I had a look at the NSIDC long term arctic ice record; see attached copy. The 30 year graph by NSIDC (Word file) doesn't look flash, but that's because the bottom line is not zero, it is 14 million square km. I plotted this graph with a zero sq km bottom line and it changes the picture dramatically, it does not look anywhere near so bad, the 30 year decline is about 7.8%, which in geological terms is not at all big. The trend could easily reverse (as it has in the Antarctic) and increase the ice cover dramatically.
Yes, this really is the SAME Nick Smith....!!!!!!
How times do change.
Read the Nelson/Marlborough Farming Column from 2005:
|Friday, 25 November 2005|
Nelson/Marlborough Farming Column
The appetite of Dr Cullen and this Government for more taxes is legendary, 43 new and increased levies and taxes have been introduced. The latest is the carbon tax. It will add 6c per litre to the price of petrol, 7c per litre to diesel, 6% to all power bills and put the price of coal and gas up by 9%.
This week National launches the axecarbontax.co.nz campaign. The new finely balanced Parliament gives us the opportunity to send the carbon tax the way of the fart tax.
The madness of the Government’s new carbon tax is that New Zealanders will be the only people in the world paying it. It will drive up the costs of living and undermine the competitiveness of New Zealand business for negligible environmental gain.
Labour Ministers may take pride in being toasted at International Climate conferences for being so bold and brave, but there is no justification for New Zealand going out in the cold by itself on this issue.
Press Release Thursday, April 8 2010
Speech on Third Reading, Dairy Industry Restructuring (Raw Milk Pricing Methods) Bill, Wednesday, March 31 2010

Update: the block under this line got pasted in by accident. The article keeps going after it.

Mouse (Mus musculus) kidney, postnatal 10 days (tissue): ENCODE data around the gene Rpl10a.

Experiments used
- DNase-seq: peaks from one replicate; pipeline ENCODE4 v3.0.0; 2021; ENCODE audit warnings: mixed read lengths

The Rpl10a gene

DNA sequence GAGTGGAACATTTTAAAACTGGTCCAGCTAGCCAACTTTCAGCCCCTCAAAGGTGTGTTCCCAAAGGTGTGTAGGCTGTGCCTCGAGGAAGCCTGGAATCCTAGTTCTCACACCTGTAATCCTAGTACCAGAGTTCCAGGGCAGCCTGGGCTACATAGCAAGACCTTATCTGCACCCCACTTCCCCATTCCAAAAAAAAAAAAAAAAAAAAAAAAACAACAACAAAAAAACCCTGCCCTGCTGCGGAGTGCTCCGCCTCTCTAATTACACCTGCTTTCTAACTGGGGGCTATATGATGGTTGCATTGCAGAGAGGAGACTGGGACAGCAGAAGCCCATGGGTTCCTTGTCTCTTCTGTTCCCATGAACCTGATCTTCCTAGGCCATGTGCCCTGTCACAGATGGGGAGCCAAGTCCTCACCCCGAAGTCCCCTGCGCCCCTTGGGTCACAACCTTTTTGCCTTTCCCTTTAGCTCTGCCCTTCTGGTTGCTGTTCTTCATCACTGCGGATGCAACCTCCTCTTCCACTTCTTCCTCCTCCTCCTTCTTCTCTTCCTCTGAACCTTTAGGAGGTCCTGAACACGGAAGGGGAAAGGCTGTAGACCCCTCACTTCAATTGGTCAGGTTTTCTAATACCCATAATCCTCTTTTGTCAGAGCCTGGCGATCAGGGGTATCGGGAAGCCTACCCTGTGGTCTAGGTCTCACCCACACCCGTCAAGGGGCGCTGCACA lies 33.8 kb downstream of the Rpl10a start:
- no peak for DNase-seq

Press Release by Employers & Manufacturers Association (Northern) at
11:15 am, 08 Apr 2010
The introduction of the Emissions Trading Scheme must be delayed, the
Employers & Manufacturers Association (Northern) says.
"The New Zealand economy is in no state to lead the world with an
emissions trading scheme covering the entire New Zealand economy," said
EMA's chief executive Alasdair Thompson.
"In these circumstances EMA recommends the government legislate to align
the entry of our industry sectors into the ETS with those of our trading
partners, once they have their schemes in place.
"Our financial situation is far too fragile to absorb the extra $255
million the government calculates the ETS will cost all of us.
"The cost is effectively another tax that will impact on every family.
"It will come on top of changes to GST, and also higher ACC levies which
are cutting into the take home pay of all employees right now.
"The ETS will also hit hard the competitiveness of many of our leading
industries, including all our major food producing exporters.
"They will face cost increases that their competitors overseas and in
the New Zealand market do not face.
"It will cost jobs.
"New Zealand is the only country in the world to be introducing an ETS
that covers all sectors and all so called greenhouse gases.
"It was disingenuous of Minister Nick Smith to say on Radio New Zealand
this morning that the EU has an ETS in place - theirs covers only four
percent of EU output; ours covers 100 per cent of output.
"His main reason for proceeding now was that not to would lead to
perverse outcomes in the forestry sector. However forestry could be